The Expanding Role for ITAM-Based Signaling Pathways in Immune Cells

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Science's STKE  13 Mar 2007:
Vol. 2007, Issue 377, pp. re2
DOI: 10.1126/stke.3772007re2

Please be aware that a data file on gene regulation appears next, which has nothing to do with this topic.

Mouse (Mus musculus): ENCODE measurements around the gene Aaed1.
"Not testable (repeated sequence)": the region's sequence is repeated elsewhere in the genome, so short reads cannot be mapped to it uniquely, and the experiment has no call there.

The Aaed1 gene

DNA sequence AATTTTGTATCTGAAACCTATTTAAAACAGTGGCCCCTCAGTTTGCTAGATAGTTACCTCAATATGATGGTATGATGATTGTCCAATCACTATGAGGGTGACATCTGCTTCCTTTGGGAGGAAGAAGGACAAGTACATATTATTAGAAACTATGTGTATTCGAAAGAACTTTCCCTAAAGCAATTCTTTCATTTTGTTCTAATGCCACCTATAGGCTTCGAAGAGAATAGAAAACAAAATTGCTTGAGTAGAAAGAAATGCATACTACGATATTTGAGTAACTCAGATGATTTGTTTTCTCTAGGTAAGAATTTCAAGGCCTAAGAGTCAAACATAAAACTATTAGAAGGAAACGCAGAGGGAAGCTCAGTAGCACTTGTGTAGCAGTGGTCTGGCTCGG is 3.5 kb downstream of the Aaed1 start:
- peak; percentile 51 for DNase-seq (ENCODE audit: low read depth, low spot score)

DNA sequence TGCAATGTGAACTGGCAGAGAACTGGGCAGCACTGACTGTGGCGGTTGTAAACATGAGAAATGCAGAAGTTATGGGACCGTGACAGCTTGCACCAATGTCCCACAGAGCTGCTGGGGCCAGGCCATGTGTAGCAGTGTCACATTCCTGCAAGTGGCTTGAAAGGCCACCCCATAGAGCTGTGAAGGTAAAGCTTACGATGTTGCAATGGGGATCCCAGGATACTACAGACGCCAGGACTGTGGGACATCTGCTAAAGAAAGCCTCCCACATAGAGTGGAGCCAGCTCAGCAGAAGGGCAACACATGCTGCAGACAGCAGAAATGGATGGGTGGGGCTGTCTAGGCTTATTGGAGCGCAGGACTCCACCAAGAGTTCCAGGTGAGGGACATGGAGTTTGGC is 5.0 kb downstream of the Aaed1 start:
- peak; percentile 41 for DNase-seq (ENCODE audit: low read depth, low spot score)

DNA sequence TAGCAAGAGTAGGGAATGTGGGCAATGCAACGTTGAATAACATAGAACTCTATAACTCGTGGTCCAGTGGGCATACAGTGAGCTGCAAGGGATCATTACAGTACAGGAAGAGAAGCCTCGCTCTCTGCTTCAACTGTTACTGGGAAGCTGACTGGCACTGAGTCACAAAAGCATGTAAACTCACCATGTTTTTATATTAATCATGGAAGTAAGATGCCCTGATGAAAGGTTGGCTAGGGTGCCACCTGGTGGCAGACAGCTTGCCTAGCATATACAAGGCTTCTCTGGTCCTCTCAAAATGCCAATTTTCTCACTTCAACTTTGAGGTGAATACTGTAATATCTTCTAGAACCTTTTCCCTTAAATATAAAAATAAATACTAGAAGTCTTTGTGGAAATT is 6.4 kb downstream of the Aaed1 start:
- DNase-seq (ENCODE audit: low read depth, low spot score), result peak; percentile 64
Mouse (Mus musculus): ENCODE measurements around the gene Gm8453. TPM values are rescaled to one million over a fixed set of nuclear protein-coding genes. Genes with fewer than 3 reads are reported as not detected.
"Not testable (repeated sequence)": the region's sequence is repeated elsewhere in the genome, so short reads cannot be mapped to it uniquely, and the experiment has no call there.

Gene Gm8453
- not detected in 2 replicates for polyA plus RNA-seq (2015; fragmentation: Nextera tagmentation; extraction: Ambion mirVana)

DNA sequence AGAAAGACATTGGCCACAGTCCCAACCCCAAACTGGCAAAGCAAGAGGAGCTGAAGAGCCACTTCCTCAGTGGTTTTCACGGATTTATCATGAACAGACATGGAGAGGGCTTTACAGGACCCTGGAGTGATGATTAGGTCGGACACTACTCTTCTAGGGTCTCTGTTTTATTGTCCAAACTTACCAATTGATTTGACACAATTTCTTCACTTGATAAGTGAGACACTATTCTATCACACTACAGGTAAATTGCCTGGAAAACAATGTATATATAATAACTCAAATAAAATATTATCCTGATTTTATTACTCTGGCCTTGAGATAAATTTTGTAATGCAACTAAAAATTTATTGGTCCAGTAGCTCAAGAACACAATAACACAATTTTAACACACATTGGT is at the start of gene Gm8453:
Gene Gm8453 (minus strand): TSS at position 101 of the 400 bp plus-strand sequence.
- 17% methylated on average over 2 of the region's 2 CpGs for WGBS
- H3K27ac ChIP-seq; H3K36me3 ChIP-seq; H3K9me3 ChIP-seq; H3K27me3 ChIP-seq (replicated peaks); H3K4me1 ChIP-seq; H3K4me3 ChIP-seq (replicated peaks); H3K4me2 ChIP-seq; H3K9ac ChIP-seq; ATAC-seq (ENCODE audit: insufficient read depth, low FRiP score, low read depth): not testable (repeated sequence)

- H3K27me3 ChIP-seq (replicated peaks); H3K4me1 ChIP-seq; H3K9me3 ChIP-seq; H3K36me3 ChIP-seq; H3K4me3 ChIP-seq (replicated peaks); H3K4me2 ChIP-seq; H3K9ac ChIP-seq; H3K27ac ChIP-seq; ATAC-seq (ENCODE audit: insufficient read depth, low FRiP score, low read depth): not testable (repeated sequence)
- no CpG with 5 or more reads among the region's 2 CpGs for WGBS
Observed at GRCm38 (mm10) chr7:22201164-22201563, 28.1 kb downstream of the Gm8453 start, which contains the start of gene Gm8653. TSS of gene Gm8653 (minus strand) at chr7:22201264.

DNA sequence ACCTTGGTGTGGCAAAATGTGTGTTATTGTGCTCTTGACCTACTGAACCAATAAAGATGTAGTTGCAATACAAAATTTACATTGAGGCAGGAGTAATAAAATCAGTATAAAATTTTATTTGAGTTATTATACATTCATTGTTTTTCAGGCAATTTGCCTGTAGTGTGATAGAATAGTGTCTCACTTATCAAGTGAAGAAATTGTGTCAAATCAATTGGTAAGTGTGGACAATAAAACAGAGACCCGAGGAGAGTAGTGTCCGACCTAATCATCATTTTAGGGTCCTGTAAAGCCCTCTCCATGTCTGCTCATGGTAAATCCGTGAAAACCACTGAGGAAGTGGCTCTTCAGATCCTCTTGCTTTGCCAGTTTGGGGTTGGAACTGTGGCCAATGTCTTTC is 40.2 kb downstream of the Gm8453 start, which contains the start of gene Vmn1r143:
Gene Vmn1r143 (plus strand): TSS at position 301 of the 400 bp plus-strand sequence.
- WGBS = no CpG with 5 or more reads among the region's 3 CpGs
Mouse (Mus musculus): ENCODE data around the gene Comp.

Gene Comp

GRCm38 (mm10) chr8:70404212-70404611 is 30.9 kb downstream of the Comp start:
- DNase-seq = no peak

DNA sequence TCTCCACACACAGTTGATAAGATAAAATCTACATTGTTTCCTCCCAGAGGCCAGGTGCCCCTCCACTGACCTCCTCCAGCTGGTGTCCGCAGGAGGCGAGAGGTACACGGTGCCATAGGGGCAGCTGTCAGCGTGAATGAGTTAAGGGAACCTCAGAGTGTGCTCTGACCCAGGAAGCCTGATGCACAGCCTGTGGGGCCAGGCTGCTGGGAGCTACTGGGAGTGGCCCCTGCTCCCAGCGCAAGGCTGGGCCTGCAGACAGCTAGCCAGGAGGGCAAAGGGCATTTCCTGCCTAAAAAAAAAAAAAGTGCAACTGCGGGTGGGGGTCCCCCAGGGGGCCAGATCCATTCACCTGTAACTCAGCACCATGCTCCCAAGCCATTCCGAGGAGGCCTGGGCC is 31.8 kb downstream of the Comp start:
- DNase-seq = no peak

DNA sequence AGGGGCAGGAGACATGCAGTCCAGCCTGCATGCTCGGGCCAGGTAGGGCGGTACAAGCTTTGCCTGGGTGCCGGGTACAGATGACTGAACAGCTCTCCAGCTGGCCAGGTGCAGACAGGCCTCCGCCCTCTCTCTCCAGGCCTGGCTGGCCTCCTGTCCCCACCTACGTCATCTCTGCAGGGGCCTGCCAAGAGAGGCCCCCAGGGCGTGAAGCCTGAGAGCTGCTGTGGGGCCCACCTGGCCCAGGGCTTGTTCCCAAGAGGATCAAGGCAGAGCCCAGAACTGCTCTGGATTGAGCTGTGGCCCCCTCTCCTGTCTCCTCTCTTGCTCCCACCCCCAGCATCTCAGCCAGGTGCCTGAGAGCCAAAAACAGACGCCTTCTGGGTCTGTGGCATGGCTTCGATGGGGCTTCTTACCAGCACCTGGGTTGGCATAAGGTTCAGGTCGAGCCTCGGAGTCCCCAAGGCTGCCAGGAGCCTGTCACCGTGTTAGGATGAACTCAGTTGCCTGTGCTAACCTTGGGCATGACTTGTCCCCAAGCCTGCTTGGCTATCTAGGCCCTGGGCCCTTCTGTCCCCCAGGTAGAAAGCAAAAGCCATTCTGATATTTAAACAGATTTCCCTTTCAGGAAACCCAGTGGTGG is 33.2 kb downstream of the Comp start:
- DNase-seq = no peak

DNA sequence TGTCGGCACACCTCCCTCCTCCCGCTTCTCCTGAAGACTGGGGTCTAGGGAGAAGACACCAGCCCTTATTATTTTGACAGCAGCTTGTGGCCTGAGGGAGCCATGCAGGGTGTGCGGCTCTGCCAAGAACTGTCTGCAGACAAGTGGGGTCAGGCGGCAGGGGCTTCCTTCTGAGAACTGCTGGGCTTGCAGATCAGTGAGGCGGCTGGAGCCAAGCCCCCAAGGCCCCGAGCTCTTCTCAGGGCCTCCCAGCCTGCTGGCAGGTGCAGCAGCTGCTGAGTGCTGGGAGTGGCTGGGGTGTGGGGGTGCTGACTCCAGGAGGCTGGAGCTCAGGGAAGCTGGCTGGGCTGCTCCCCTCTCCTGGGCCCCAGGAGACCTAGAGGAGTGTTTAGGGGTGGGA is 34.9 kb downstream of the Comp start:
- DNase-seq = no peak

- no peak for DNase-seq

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Cells of the immune system express a diverse number of cell surface receptors that recognize a diverse set of stimuli. Stimulation of these receptors by exogenous molecules initiates biochemical events in the immune cell that activate its ability to kill invading pathogens, produce antibodies, or secrete inflammatory cytokines. Understanding how these intracellular signals are transmitted from the cell surface is critical for intervening when dysregulation of these pathways leads to immune dysfunction, such as in autoimmune or inflammatory diseases. Although immune cells use various receptors to recognize exogenous stimuli, current research suggests that many of these receptors engage a common downstream intracellular signaling pathway. Central to this pathway are transmembrane adapter proteins that contain a dual tyrosine-containing motif (the immunoreceptor tyrosine-based activation motif, or ITAM) in their cytoplasmic tails. This protein domain serves as a target for protein phosphorylation events by tyrosine kinases that initiate the common downstream pathway. This STKE Review, with two figures, one table, and 39 references, describes how ITAM-dependent signaling pathways are used by a broad array of cell surface receptors.